Guide to Food Supplements for Dogs
Just like humans, dogs don’t always get the right nutrition they need from their diet. Of course, the better the diet, the less need for supplements. But, getting the best nutrition from diet alone is unrealistic. Supplements can make the difference.
It’s all about vitamins and minerals. Basic questions like, “Which vitamins and minerals?” What is the MDA (minimum daily requirement?” “What about trace minerals?” “Should I give my dog a multivitamin or mineral supplement?”
Perhaps the most important question about supplements is purity and quality. There are dozens of suppliers, some cheap, some expensive, some good, some not so good.
Other criteria include size and age of dog, and if supplements are being used to treat illness, disease or other deficiencies.
The first thing to learn is basic nutrition: What is nutrition, and how does food—and supplements—ensure good health and well being?
But clearly dogs are different than humans! Dogs are natural born athletes, designed to run forever, jump over fences, scale walls, swim across oceans. OK, stories of dogs swimming across oceans are a bit far-fetched. But when you see a dog at its peak performance, they seem to have limitless energy, endurance and phenomenal athletic ability. Oh yeah…and they bark.
What Is Nutrition?
On just about every food product—human or animal—is the required “Nutrition Facts” breakdown, listing the various nutrients found in the specific food item being purchased. It should be required reading, along with the “Ingredients” label.
The Academy of Nutrition and Dietetics provides a simple summary of what is included in a Nutrition Facts breakdown. This breakdown includes: Fats, Sugars, Serving Size, Calories, Cholesterol, Sodium, Carbohydrates, Fiber, Protein, Vitamins and Minerals. With all that to consider, it’s easy to see why the phrase, “balanced diet” is so important.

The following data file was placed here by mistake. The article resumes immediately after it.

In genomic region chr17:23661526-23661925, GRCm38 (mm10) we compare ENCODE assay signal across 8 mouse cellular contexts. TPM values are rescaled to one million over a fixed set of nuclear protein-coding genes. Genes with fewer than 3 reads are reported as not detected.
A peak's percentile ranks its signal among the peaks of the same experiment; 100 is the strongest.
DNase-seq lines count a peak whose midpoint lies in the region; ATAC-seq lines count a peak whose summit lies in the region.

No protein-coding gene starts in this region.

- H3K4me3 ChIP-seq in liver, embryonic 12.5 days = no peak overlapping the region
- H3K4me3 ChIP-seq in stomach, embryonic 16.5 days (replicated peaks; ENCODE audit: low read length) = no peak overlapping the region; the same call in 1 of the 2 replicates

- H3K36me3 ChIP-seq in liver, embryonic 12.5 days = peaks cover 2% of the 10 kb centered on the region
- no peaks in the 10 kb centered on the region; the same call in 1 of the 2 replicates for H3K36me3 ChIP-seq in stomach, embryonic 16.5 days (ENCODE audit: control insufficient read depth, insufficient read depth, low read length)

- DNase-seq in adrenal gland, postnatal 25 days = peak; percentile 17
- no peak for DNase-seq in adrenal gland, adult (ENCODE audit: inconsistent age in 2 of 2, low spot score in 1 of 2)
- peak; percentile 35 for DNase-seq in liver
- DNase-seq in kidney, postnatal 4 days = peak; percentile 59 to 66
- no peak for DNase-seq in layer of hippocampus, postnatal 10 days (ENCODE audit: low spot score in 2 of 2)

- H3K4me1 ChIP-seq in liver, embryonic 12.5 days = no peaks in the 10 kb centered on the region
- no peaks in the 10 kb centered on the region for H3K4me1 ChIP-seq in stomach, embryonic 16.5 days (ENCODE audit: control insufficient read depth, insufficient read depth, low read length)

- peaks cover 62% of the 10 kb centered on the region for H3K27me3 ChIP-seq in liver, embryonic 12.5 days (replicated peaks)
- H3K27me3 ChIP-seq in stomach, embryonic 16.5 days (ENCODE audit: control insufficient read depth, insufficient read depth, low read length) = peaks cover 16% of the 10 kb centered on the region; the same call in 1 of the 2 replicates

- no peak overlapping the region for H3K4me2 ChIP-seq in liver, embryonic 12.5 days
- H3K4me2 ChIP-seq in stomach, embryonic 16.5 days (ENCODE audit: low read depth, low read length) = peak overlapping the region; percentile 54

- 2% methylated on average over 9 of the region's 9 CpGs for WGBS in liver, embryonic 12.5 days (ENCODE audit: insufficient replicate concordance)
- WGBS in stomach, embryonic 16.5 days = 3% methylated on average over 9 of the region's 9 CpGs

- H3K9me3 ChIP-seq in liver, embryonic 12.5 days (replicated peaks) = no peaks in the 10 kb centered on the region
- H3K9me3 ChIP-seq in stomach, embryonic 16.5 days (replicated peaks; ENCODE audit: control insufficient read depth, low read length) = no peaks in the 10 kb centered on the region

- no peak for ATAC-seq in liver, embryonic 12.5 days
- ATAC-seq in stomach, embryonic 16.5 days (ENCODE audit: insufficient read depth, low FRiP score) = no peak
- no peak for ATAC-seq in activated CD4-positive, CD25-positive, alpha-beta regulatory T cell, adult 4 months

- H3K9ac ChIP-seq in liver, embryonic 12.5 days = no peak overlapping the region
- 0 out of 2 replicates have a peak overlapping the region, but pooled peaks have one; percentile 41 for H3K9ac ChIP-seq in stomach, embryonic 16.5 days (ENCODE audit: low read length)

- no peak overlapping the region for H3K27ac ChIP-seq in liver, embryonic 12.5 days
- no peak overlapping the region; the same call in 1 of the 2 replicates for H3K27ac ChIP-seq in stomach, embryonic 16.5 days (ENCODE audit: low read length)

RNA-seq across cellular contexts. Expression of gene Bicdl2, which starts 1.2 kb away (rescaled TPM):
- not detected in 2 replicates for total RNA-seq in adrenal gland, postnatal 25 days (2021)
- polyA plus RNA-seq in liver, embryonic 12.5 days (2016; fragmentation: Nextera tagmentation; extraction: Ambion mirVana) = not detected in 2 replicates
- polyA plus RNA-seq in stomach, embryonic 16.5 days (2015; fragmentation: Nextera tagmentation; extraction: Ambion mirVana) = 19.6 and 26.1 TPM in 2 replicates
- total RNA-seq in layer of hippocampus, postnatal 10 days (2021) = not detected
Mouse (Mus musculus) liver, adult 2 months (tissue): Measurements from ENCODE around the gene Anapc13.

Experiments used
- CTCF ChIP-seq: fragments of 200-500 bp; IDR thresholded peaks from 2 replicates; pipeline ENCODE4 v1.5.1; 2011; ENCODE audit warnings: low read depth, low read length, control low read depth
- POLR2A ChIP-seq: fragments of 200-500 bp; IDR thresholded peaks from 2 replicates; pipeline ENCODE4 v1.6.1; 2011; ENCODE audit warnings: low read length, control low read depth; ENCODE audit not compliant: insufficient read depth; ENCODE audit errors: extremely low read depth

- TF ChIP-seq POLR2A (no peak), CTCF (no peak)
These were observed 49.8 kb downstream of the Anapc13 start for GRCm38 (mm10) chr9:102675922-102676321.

What’s In Dog Food?
Dogs thrive on a variety of foods.
Although the FDA says most commercial dog foods provide a balanced diet, many people feed their dogs homemade diets or a more high-end holistic/organic diet. Holistic/organic diets are more expensive, but also more nutritionally rich and eliminate such things as preservatives, fillers and food colorings.
Raw food diets are common, with increasing trends towards whole food (organic) diets. Commercial dog food is losing its appeal.
Within the ingredients of commercial dog food, some items are best to avoid:
- Preservatives (BHA, BHT and ethoxyquin)
Some believe wheat and soybeans are a leading cause of dog allergies, while others don’t. Grain-free dog foods claim to alleviate allergies, but this too is debated amongst researchers and veterinarians.
Meat (Chicken, Fish) is the primary source of protein in dog food. Many pet owners split meat and carbohydrates 50/50, although some people don’t believe dogs need carbohydrates at all.
Meat by-products are mainly animal parts like bones, blood, internal organs, fat and/or intestines.
Dogs in the wild most likely would eat the entire animal. But then, most breeds (including mixed) do not live in the wild.